NANAIMO — There were few dry eyes as family members took the stage to speak about their friends and family who've passed away in the ongoing overdose crisis.
Thursday, Aug. 31 was international overdose awareness day, commemorated in Nanaimo by an event in Maffeo Sutton Park.
Shannon Anderson, who lost her son Dallas on June 9, told NanaimoNewsNOW it was cathartic to speak in a safe space about how her family has been changed forever.
“I'm the face of parents across this province losing their children. I could be anybody. This epidemic we're surrounded by isn't picking and choosing. There's not one demographic, mothers, fathers, brothers, sisters...it's taking everybody.”
Her son was in university, lived by himself and had a job. Anderson said she hopes his passing hammers home the idea of there being no standard description of an addict.
“There's such a stigma and pre-concieved notion of what a drug addict looks like and what their family life must be like. It's important for people to get up and say 'it's not what you see all the time on TV and hear about.' It's not just people who are down and out.”
The ongoing emotional toll on families was also a major focus of speeches on Thursday.
“I struggle every day with the should haves, could haves, maybe what if I did this, what if I did that,” Anderson said.
“You always want to think as a parent that you should be able to fix something. You have one job as a parent and that's to protect your child. And when something like this happens, you really feel like you didn't.”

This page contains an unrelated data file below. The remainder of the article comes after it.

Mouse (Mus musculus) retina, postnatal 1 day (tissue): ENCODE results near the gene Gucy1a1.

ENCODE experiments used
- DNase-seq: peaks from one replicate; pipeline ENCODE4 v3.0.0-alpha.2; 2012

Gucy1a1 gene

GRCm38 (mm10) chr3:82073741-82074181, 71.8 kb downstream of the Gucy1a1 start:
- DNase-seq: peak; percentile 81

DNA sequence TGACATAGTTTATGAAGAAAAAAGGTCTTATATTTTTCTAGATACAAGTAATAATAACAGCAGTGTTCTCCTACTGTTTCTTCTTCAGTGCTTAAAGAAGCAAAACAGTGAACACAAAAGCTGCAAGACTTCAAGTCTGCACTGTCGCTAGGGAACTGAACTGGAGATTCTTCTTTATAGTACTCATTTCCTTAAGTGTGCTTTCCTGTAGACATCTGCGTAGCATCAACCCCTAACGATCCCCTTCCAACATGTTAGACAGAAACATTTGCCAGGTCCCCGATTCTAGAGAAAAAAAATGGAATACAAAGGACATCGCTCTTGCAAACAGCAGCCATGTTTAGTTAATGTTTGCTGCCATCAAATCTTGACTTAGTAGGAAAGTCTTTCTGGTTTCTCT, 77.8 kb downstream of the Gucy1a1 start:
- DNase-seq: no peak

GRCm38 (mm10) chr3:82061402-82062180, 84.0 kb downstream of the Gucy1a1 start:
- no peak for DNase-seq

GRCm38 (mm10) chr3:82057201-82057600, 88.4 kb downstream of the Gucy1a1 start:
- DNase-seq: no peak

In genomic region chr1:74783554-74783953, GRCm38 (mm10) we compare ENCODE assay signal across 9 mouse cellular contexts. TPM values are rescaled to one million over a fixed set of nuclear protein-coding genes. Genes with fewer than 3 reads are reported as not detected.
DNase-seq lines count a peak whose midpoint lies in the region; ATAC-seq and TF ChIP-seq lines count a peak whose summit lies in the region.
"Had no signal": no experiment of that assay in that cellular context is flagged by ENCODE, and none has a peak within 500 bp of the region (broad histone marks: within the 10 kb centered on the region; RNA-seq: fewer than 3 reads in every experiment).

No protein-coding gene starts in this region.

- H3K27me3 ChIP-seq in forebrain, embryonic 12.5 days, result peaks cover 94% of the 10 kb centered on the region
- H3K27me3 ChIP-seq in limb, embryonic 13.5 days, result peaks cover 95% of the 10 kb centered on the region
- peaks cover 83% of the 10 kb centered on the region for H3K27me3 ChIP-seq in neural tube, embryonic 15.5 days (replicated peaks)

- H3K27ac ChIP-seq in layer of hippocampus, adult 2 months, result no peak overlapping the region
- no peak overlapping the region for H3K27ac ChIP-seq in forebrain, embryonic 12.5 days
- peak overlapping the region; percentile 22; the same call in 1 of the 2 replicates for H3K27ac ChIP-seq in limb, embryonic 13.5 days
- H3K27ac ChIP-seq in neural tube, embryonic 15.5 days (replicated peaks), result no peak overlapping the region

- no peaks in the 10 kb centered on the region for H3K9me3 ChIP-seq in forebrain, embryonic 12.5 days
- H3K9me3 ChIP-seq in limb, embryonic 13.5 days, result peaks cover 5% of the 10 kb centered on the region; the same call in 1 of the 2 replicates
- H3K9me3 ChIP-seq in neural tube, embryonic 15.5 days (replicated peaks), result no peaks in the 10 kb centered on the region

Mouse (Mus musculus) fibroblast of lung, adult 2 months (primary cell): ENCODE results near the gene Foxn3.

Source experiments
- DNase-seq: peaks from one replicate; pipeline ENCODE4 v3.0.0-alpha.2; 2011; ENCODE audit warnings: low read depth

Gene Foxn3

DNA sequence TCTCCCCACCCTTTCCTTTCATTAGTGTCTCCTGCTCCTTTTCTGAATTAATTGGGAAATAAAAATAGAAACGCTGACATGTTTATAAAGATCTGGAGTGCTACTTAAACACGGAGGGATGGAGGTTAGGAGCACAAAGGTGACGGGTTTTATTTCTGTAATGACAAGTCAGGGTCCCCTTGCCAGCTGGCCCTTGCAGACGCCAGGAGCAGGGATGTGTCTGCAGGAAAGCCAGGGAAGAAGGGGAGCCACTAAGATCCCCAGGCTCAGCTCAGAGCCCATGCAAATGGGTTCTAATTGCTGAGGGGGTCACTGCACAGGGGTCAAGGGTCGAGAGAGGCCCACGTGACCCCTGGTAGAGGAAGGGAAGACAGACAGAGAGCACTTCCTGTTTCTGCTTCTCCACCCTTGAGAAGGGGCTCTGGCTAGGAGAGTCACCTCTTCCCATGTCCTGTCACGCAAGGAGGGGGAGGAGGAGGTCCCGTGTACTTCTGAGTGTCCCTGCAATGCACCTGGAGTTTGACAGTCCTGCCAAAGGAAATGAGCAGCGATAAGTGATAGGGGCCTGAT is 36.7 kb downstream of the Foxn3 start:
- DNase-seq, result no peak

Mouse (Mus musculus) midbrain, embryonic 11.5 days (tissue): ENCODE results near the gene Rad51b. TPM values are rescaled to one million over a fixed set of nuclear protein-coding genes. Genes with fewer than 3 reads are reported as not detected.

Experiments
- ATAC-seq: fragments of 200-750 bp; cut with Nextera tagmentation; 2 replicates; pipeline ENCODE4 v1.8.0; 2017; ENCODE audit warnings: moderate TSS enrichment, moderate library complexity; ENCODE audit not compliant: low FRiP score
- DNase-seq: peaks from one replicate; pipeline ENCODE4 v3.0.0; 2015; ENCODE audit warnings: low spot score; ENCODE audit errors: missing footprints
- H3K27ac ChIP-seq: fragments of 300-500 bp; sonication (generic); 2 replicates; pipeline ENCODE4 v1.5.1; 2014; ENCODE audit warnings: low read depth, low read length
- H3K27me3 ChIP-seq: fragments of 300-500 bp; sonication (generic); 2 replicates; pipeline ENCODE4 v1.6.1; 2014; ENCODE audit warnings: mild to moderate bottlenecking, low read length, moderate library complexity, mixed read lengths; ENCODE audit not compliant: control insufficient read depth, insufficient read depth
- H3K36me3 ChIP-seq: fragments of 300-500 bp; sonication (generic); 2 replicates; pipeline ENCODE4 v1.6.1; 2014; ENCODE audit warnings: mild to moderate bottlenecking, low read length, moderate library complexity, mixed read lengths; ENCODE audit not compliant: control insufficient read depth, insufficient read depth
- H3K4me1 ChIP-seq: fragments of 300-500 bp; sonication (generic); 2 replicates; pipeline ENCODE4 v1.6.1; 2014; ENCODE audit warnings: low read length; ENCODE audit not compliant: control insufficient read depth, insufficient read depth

A few months removed from the death of her son, Anderson said she grapples with a different type of grief every day, but strong support from the community has helped.
“I've been able to be angry at a lot of things...the situation, at drug dealers, at the drugs themselves (but) I've never been able to be angry at him or the way he chose to live with his pain.”
Dr. Paul Hasselback, a medical health officer with Island Health, spoke at the event.
He commended everyone involved in organizing the event and spoke to the need of “embracing the fact that residents in the community have been affected. It's something that's become part of their lives and something they're firmly recognizing.”
According to latest statistics from the B.C. Coroner's Service, 24 people succumbed to overdoses from January to June.
Nanaimo's overdose prevention site, which has been open for six months, has stopped 27 fatal overdoses and more than 4,000 people have visited the site on Wesley St.
On Twitter: @spencer_sterrit
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